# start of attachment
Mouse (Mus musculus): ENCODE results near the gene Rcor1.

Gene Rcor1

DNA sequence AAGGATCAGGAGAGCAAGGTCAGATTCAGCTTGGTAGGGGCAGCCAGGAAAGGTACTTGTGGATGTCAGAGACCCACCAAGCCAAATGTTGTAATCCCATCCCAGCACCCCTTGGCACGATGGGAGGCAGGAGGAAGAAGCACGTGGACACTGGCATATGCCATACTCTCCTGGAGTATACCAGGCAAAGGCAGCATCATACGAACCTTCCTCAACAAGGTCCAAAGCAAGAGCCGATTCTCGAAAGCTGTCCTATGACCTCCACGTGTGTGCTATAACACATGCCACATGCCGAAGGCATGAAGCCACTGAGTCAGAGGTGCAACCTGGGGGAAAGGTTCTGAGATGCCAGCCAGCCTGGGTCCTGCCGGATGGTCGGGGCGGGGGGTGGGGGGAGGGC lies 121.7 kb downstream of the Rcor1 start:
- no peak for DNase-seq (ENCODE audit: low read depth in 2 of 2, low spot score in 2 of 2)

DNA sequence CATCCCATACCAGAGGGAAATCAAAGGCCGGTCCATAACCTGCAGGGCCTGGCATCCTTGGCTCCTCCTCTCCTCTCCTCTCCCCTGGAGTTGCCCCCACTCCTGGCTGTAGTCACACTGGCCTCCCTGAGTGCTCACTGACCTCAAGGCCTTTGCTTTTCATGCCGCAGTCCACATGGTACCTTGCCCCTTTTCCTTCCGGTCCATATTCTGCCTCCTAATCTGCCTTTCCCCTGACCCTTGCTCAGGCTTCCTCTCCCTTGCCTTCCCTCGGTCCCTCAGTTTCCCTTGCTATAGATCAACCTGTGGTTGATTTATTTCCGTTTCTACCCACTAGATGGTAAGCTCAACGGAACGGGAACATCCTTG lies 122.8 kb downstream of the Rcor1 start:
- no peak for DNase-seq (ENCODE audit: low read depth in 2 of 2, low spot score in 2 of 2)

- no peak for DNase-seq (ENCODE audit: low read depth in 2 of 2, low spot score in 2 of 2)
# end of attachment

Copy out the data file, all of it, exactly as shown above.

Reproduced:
Mouse (Mus musculus): ENCODE results near the gene Rcor1.

Gene Rcor1

DNA sequence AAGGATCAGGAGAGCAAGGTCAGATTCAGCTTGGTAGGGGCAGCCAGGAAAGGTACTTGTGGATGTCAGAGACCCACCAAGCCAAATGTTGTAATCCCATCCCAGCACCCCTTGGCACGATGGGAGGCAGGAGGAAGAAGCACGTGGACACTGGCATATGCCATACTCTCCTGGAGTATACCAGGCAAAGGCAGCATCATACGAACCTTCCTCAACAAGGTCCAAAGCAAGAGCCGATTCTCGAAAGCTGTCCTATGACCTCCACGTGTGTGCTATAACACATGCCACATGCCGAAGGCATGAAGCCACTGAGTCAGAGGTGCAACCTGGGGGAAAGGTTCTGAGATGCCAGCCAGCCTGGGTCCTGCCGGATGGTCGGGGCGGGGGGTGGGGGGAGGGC lies 121.7 kb downstream of the Rcor1 start:
- no peak for DNase-seq (ENCODE audit: low read depth in 2 of 2, low spot score in 2 of 2)

DNA sequence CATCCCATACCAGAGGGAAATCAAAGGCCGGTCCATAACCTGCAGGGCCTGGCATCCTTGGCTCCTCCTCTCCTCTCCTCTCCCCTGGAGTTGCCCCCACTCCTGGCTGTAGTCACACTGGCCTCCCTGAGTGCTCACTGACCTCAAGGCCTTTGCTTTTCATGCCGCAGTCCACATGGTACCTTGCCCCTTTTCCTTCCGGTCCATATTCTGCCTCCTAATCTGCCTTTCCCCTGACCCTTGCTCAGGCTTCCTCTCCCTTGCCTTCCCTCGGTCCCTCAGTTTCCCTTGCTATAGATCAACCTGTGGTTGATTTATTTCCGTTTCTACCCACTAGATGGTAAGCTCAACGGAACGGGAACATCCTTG lies 122.8 kb downstream of the Rcor1 start:
- no peak for DNase-seq (ENCODE audit: low read depth in 2 of 2, low spot score in 2 of 2)

- no peak for DNase-seq (ENCODE audit: low read depth in 2 of 2, low spot score in 2 of 2)